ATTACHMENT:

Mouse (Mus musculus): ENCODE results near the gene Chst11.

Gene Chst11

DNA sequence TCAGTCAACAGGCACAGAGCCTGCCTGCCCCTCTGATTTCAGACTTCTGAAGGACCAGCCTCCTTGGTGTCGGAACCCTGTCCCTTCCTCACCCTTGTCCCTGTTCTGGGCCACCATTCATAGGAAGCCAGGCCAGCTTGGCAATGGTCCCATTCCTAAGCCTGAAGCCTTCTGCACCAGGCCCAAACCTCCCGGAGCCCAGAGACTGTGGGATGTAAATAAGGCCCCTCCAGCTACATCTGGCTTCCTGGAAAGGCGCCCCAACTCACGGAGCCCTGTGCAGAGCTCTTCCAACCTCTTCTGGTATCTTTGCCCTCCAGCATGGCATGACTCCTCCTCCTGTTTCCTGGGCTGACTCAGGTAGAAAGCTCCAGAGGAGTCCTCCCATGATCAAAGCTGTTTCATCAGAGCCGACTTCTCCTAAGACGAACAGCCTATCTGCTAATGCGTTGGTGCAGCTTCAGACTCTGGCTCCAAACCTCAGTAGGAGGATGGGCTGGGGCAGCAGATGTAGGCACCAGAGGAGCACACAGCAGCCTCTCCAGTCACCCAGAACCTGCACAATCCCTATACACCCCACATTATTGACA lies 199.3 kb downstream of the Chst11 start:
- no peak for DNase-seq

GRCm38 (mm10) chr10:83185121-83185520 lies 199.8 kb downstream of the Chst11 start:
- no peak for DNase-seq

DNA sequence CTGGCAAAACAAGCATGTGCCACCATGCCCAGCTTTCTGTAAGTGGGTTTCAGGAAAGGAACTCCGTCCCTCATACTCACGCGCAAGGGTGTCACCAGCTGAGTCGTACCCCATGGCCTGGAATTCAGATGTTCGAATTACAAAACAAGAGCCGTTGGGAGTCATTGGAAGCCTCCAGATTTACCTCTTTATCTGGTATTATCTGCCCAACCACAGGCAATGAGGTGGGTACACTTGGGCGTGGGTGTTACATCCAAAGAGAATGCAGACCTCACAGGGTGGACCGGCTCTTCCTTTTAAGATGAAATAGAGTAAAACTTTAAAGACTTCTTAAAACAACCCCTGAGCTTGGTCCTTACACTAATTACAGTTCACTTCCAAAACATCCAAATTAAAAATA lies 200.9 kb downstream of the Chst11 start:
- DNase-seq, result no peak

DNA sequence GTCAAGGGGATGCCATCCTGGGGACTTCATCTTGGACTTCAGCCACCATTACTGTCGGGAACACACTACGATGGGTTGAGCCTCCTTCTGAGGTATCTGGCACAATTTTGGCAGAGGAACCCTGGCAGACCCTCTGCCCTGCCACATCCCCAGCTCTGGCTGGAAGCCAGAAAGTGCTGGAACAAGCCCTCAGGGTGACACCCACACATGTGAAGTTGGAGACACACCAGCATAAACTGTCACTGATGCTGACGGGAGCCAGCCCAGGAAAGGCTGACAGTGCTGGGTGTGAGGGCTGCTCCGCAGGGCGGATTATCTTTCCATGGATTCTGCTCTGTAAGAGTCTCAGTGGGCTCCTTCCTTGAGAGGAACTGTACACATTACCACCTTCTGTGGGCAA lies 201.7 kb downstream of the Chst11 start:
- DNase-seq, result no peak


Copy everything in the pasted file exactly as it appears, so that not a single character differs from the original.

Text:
Mouse (Mus musculus): ENCODE results near the gene Chst11.

Gene Chst11

DNA sequence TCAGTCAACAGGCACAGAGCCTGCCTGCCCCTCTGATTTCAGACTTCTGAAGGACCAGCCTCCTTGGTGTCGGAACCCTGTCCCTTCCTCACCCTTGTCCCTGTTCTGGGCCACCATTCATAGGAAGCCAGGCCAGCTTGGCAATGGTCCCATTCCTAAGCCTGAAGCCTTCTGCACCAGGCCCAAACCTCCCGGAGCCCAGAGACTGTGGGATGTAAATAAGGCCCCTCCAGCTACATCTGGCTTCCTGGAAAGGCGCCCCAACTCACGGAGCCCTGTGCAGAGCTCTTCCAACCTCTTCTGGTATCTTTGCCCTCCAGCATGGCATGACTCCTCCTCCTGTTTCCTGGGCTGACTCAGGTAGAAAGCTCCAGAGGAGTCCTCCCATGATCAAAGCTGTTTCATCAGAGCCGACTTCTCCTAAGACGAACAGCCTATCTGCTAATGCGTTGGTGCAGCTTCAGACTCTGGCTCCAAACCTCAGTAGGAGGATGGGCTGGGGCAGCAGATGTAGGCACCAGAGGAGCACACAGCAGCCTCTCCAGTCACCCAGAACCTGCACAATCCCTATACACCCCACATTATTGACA lies 199.3 kb downstream of the Chst11 start:
- no peak for DNase-seq

GRCm38 (mm10) chr10:83185121-83185520 lies 199.8 kb downstream of the Chst11 start:
- no peak for DNase-seq

DNA sequence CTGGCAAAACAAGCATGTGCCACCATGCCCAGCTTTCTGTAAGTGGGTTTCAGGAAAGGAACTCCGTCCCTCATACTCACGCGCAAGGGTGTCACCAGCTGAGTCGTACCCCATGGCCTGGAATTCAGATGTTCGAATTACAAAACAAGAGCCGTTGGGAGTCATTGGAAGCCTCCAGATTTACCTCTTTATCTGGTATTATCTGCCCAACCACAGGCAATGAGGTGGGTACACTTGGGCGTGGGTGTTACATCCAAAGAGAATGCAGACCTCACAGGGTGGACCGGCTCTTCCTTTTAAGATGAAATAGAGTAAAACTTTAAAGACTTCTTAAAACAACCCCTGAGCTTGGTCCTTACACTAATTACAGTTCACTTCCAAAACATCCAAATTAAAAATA lies 200.9 kb downstream of the Chst11 start:
- DNase-seq, result no peak

DNA sequence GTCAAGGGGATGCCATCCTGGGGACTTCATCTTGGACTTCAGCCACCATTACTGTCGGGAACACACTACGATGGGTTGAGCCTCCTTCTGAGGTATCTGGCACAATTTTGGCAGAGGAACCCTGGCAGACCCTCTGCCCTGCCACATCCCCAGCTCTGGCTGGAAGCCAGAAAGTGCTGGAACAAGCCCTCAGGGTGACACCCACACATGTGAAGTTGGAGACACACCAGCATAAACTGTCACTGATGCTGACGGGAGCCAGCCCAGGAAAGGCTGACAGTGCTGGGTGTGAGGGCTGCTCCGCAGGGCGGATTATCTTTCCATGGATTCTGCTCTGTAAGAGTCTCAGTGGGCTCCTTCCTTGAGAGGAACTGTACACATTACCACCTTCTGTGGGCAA lies 201.7 kb downstream of the Chst11 start:
- DNase-seq, result no peak